The holiday season has traditionally brought out cyber criminals looking to take advantage of the influx of online consumer activity, and in a year where online shopping is primed to be at an all-time high due to the affects of coronavirus, threat actors will be out in droves.
A recent survey from creditcards.com reports that 70% of Americans plan to make the majority of their holiday purchasing online, up nearly 20% from 2019. While online shopping has been an option for many years, this year it may be the only option for the majority of consumers. This increase is not a surprise due to a combination of social distancing considerations and many popular retail chains opting to close for the holidays due to the current pandemic. In fact, a number of popular retailers have already pivoted their holiday sales strategy, offering early access to Black Friday and Cyber Monday as early as October.
While the annual reminder to keep your online shopping secure during the holiday season is not new, it is especially important to remind your end users amongst a tumultuous fourth quarter that has included new travel restrictions and modified family plans due to coronavirus, as well as the aggressive push retailers are making to end the year on a positive fiscal note. We know threats come in all shapes and sizes, especially in 2020, so here are some helpful tips to help keep yourself, end users and organizations secure during the holiday shopping season.
Separate Personal Activity and Work Devices
I think most of us can say that we are guilty of shopping online while using company equipment, but with the number of us working remotely, the separation between conducting personal activity and work devices has never been more important. Simple browsing activity such as online shopping or searching for the latest sports article can lead to security issues that can directly impact not only the device, but the security of an entire organization.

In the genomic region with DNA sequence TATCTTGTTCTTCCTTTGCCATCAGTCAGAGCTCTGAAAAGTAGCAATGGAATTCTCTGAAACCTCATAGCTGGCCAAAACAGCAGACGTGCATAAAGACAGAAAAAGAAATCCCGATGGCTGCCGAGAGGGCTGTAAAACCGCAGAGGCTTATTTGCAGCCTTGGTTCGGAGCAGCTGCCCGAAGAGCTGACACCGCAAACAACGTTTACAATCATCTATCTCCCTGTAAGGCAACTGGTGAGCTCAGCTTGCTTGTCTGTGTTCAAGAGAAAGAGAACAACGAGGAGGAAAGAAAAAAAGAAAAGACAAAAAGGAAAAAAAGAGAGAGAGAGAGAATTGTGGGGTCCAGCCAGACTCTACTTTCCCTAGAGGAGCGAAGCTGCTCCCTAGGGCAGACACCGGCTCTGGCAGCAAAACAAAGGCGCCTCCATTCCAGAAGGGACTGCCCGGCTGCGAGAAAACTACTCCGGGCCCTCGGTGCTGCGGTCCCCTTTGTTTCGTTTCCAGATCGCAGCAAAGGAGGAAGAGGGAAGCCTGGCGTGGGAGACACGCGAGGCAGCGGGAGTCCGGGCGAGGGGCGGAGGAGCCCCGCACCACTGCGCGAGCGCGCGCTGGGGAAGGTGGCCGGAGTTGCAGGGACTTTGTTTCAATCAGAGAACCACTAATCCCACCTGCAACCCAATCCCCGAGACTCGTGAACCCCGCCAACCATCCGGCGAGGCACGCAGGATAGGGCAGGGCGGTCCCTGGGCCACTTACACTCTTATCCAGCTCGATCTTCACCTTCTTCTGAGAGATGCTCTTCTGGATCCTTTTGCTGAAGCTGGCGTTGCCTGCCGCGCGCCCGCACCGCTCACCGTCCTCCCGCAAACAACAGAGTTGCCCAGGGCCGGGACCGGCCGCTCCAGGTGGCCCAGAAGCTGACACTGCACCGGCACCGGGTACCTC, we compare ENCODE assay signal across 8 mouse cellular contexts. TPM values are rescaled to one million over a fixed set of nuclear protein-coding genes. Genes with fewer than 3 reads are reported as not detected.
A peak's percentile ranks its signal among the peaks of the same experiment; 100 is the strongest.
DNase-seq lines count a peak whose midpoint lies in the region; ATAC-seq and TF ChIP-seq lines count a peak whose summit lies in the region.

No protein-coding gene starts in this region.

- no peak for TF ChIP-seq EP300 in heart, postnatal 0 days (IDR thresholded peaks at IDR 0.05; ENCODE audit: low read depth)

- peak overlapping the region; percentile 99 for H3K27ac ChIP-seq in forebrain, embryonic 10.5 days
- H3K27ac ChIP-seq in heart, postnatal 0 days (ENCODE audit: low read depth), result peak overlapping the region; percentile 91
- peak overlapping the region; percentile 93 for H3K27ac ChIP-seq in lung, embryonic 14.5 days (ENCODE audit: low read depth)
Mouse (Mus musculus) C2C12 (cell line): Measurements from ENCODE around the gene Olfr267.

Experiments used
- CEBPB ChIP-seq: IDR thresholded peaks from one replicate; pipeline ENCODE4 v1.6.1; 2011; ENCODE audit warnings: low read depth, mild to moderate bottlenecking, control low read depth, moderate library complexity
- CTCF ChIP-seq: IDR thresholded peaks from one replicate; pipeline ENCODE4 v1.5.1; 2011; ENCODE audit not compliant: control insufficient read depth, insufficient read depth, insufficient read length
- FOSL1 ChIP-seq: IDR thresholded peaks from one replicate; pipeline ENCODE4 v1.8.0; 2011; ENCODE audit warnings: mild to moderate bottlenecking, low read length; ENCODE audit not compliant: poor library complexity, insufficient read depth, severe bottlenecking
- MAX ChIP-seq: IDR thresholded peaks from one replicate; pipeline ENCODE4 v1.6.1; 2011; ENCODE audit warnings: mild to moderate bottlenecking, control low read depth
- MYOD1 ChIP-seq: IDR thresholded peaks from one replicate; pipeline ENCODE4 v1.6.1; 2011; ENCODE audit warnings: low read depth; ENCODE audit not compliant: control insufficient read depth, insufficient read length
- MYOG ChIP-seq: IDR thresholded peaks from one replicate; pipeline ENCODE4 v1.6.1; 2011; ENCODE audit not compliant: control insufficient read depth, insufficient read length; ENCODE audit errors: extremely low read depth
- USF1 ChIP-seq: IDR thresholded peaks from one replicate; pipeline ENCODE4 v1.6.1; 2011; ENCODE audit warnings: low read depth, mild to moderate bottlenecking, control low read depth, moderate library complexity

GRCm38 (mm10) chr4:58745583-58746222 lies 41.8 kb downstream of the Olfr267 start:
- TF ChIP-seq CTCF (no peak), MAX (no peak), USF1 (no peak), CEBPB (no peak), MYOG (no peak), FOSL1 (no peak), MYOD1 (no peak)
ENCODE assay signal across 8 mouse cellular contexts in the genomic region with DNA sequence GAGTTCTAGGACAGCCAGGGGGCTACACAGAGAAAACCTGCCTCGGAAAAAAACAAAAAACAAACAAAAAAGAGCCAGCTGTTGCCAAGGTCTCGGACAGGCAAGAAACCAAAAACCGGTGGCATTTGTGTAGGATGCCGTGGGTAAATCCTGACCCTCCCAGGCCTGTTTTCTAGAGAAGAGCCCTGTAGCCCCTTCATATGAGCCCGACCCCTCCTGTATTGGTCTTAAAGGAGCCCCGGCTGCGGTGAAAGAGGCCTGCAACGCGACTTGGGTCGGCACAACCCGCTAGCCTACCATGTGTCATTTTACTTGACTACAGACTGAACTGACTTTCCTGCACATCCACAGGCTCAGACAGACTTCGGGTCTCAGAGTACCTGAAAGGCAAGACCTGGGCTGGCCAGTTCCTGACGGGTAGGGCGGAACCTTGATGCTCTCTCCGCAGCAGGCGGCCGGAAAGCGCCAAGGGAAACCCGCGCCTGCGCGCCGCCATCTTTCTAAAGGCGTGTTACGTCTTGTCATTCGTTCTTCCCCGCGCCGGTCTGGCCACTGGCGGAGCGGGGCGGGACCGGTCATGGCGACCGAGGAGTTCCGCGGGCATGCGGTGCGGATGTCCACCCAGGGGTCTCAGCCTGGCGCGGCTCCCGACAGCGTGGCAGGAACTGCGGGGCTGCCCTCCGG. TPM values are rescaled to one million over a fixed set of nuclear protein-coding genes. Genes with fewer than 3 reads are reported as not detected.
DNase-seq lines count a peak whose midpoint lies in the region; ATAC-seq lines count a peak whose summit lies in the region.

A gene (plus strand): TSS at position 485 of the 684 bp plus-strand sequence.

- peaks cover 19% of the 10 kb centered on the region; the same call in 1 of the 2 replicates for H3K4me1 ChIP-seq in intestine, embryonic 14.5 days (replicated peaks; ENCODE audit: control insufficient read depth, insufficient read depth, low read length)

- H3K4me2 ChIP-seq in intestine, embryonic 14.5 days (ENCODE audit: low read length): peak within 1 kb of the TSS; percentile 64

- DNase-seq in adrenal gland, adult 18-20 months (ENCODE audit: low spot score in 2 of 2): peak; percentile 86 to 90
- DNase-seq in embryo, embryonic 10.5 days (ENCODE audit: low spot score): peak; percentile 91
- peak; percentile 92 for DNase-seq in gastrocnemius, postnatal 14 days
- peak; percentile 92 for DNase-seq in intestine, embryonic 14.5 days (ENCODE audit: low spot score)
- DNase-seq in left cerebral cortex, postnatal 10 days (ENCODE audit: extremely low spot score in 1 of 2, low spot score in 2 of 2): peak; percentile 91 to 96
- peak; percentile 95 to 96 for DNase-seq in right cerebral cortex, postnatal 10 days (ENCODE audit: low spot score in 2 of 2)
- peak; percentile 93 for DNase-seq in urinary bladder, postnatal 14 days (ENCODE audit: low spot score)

Despite the alerts and constant reminders about phishing attacks, the simple fact is that they work, which is why it’s no surprise researchers have reported a near 80% surge in email phishing campaigns over the recent weeks ahead of the 2020 holiday shopping season. Targeting online shoppers, the phishing emails focused on terms such as special offer, sale and X% off, in fact the number of special offer phishing campaigns over November 9th and 10th exceeded the entire first week of October.
One of the more popular attacks this holiday season was sent under the guise of popular jewelry store Pandora. Adding legitimacy to the attacks, the solicitation was sent from an email address with an Amazon domain. Other phishing attacks may include fake shipping notifications, travel promotions or customer service focused messages. Despite the fresh coat of paint the holiday shopping season gives phishing attacks, their key elements mostly stay the same.